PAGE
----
Joe Paterno was already an institution at Penn State in 1970 when he entered Dartmouth lore. He jested about playing the undefeated Green in a post season match-up. It was the last time an Ivy Leauge school finished in the top 20. Coach Bob Blackman sarcastically returned the jest pointing out he would rather play a team with better than a 7-3 record, Penn State's mark that year. Paterno would have to deal with Dartmouth's delusions of grandeur again in 1986 when he was asked if he thought he would have won that game as he testified on behalf of a Dartmouth coach. It is likely he wished that would be the last time he would see a coach in a court room.
The Jerry Sandusky case at Penn State is one of those stories that makes skin crawl. The tragedy only grows when a legend to many like Joe Pa knew what was happening.
College football has become larger than life at many schools. The love of the game can sometimes blind people to the rest of life. Penn State students demonstrated this blindness when Paterno was fired before the end of the season last year.
That love has jaded the perspective of a community as the punishment was handed down by the NCAA. There has been outrage about how the penalties will affect the students and the school as a whole.
The $60M fine plus the loss of $13M from Big 10 post season revenue sharing is about equal to one year of gross revenue of the football team ($72.7M). The school will also lose 10 of its 25 football scholarships for the next 4 years and be banned from post season bowls.
Players at Penn State can transfer to other schools without penalty. This includes players that have already signed to play there this year. It means there could be inconvienent but none of them is truly harmed from opportunity.
So what is the real pain?
There is little doubt that Penn State football will suffer on the field from the decision. There will be more losses. It may mean that their financial status, only secondary to the University of Texas, may fall. There will not be holiday trips to watch to the team play bowl games.
It may be that one of the stated goals of the NCAA with the punishment is achieved. The culture at Penn State that led protesters to forget the seriousness of the situation will change.
Dartmouth football has traditions. The team can go winless and alumni will still fill the campus every Saturday. The band will play the beer kegs and continue to be the best insulting unit in the Ivy League. And when the scoreboard shows UNH 42 Dartmouth 0, the alma mater will be sung just the same after the, "We won the toss!" chant is done.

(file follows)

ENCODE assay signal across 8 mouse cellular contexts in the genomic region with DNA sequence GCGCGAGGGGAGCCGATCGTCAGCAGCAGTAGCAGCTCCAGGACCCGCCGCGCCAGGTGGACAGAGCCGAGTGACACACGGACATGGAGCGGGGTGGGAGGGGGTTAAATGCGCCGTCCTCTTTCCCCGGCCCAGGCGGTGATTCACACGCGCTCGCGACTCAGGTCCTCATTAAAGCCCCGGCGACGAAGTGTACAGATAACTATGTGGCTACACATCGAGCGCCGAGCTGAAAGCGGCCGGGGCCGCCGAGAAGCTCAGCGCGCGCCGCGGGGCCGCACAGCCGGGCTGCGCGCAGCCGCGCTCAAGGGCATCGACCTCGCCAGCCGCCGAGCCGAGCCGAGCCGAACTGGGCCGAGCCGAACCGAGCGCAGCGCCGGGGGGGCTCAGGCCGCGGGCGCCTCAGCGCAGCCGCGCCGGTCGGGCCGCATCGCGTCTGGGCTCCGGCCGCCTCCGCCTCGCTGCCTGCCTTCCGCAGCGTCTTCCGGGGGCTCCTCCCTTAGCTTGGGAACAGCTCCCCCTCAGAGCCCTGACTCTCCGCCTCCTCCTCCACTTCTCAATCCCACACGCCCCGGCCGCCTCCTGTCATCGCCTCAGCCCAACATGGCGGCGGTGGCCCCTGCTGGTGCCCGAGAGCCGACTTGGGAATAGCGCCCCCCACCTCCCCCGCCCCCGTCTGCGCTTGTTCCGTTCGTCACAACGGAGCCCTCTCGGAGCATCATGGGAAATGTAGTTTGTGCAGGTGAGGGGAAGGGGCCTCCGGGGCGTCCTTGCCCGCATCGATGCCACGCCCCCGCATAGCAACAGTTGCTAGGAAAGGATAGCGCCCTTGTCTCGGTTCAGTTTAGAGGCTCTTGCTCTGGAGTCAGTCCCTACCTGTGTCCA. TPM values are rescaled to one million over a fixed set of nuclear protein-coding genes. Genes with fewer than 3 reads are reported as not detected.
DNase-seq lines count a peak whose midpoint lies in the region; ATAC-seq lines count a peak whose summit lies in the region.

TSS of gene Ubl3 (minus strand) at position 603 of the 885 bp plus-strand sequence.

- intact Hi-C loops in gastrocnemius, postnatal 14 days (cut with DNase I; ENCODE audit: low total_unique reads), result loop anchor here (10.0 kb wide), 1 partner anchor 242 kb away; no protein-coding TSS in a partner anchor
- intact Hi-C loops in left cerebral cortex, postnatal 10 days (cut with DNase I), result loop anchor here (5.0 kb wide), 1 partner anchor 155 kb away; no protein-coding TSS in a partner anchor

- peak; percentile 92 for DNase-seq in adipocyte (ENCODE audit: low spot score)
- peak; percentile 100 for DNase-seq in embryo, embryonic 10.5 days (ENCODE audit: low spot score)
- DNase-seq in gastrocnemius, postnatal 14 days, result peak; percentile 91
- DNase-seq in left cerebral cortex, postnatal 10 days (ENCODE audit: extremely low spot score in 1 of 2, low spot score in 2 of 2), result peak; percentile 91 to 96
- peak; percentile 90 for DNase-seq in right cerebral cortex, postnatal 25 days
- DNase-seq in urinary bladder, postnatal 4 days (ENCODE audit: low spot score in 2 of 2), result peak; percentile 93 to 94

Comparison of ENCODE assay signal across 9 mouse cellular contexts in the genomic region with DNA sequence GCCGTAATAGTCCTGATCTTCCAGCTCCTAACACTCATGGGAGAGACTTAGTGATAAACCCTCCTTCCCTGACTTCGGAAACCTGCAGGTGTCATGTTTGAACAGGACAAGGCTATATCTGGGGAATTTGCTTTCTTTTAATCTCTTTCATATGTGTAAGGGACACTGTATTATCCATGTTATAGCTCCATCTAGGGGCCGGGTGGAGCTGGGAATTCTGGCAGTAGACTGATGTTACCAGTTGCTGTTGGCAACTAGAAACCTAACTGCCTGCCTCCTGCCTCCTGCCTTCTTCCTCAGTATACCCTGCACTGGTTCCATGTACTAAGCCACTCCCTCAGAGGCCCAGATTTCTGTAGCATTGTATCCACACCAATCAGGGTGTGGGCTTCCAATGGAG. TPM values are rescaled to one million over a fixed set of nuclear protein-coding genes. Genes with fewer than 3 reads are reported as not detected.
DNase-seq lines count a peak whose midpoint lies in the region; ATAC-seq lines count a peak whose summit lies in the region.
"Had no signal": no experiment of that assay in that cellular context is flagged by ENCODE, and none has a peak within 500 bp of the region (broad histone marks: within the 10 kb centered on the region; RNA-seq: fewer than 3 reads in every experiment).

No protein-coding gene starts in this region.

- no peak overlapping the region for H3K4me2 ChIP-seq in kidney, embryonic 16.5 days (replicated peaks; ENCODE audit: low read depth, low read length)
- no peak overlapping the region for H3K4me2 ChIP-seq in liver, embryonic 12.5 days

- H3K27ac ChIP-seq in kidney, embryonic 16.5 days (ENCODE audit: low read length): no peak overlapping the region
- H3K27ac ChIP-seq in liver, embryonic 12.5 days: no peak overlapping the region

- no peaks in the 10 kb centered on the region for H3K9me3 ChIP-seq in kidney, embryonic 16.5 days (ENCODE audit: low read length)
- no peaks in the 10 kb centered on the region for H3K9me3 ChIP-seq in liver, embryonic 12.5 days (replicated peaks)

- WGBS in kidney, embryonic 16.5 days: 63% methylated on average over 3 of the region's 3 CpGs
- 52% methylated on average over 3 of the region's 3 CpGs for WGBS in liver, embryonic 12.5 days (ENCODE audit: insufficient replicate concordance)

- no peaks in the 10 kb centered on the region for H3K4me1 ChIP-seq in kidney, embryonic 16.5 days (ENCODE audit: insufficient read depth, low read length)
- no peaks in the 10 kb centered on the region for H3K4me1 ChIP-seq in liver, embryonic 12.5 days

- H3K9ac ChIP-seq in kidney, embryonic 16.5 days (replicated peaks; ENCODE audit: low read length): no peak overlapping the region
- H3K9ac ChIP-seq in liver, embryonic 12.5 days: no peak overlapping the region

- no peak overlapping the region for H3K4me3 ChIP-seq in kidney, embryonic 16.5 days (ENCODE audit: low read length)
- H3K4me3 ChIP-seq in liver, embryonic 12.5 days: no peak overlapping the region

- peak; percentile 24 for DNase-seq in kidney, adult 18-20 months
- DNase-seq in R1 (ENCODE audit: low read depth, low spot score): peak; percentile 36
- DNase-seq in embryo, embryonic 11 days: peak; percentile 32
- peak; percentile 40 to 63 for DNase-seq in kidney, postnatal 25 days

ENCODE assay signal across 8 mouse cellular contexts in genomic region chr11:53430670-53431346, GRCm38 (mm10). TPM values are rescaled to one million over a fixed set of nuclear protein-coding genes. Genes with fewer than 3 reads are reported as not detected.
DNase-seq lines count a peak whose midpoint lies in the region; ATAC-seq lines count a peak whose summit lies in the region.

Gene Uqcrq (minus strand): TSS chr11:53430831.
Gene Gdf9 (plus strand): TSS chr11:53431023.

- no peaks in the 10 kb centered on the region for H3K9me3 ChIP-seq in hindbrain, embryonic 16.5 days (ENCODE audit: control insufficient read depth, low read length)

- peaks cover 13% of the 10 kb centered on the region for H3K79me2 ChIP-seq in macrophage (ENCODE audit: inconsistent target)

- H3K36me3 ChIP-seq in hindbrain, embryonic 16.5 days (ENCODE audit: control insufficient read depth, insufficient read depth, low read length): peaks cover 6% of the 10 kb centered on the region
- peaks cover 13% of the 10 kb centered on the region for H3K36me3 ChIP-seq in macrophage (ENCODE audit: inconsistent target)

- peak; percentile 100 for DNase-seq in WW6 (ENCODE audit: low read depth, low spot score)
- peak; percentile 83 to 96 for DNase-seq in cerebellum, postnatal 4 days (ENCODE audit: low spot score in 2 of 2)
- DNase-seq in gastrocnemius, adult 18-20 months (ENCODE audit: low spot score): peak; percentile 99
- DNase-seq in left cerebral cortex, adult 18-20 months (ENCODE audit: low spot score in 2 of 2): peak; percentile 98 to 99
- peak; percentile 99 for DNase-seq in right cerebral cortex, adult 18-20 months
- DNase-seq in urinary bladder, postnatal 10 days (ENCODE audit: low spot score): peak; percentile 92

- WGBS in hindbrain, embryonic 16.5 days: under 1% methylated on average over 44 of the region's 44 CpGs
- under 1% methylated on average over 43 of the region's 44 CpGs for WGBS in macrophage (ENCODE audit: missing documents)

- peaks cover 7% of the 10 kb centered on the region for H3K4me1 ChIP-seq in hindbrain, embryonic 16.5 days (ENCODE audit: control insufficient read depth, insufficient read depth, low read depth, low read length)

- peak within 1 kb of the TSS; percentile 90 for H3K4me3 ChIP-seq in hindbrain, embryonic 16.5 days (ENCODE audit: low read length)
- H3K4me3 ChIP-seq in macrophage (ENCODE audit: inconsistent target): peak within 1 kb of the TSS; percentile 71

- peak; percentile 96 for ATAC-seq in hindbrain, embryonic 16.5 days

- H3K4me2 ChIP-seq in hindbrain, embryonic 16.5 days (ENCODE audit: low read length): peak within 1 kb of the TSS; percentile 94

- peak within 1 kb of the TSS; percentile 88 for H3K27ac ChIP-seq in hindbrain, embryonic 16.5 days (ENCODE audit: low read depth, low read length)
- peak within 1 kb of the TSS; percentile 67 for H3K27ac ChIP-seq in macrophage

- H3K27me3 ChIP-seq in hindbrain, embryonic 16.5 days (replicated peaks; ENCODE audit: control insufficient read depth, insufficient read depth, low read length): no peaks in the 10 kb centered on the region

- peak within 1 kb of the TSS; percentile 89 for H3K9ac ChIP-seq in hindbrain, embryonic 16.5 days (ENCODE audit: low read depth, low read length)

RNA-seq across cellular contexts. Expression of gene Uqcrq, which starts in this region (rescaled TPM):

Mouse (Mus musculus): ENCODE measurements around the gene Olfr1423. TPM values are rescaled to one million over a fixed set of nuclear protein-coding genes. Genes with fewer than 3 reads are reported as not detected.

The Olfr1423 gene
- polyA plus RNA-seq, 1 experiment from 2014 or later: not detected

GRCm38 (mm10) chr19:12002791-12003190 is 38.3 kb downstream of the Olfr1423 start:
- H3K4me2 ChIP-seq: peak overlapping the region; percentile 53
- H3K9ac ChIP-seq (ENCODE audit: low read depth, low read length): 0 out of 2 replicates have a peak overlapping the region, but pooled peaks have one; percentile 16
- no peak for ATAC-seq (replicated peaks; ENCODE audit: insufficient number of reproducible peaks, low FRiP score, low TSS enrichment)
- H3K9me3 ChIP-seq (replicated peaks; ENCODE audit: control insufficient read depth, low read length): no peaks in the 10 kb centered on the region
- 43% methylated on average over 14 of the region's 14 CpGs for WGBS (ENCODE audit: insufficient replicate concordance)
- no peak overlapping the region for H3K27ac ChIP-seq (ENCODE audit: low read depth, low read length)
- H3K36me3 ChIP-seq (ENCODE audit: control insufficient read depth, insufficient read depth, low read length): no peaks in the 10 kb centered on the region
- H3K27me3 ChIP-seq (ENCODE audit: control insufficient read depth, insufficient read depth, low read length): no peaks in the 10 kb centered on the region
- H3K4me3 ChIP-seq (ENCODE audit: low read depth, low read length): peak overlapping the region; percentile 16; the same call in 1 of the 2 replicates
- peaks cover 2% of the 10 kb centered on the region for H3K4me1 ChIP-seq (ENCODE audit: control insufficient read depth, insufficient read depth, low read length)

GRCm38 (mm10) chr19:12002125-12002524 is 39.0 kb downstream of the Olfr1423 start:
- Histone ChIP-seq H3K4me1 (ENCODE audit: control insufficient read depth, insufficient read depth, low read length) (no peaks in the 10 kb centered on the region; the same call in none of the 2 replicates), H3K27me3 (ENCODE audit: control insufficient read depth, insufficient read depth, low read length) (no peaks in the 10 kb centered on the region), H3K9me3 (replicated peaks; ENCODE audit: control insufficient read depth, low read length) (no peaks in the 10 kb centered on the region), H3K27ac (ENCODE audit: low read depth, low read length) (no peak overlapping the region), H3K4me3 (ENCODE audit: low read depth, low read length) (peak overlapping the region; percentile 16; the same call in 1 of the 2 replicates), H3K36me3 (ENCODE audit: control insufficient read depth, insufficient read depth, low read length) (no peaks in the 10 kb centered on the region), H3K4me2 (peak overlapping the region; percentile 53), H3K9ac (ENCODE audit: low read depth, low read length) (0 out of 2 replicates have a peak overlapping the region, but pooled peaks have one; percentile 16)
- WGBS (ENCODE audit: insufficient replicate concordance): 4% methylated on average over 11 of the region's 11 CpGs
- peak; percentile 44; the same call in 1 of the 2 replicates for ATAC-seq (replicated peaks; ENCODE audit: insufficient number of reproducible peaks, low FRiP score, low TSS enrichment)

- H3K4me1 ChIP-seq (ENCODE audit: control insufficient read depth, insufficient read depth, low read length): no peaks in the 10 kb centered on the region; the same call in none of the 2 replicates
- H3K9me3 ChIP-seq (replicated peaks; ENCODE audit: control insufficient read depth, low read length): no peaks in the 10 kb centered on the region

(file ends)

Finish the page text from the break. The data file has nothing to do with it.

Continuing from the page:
Daniel Webster once said defending Dartmouth, "It is, Sir, as I have said, a small college. And yet there are those who love it!" The value of a school should not come down to the prowness of its athletic teams.
Penn State has a long list of famous alumni and most of them made their mark places other than the athletic facilities. The sad thing may be Nittany Lion fans might know all the football connections to the Pittsburgh Steelers and have no idea about the contributions of other graduates.
Big time athletics does bring attention to schools. That attention can be almost inappropriately important in attracting students. It is reality. It is why schools are willing to spend money to gain the prestige. It can get to the point where a university like Penn State can become the football team.
Penn State did not directly violate NCAA rules to achieve better results on the football field. This was more an issue of looking the other way rather than suffer immediate embarassment. The end result was more children were hurt and the scandal took down a legend and scarred a storied program. It is was a product of the culture and the culture needs to face the consequences.
The culture involves the students. It involves the alumni. It involves the professors. It involves the administors. It involves the surrounding community.
This is far from over for Penn State. There will be civil lawsuits filed. There still may be others who face legal action. The source for so much pride has become the source of pain and agony. It will not end soon.
There are many young men that will live with the horror of abuse because too many people remained silent. It was a silence caused by the culture. Every college sports fan in America should remember this as a cautionary tale. And every fan should realize that culture can lead to problems.
When I think of Dartmouth I think of Theodore Geisel (Dr. Seuss). I think of Jeffrey Immelt (CEO of GE). I think of Robert Reich (Labor Secretary for Bill Clinton). I think of Dinesh D'Souza (conservative writer). I think of C. Everett Koop (former Surgeon General of the US). And yes I might think of football players like Reggie Williams (Cincinnati Bengals) or Nick Lowery (Kansas City Chiefs) on occasion.
The Penn State community needs to start focusing on finding who may be their Dr. Seuss and less about the fallen legend. That starts by moving forward and accepting the consequences of the culture.
The Penn State leadership understands and has accepted the punishment. It is time for the rest of the community to follow. Unlike the wounds Sandusky inflicted, these can be healed.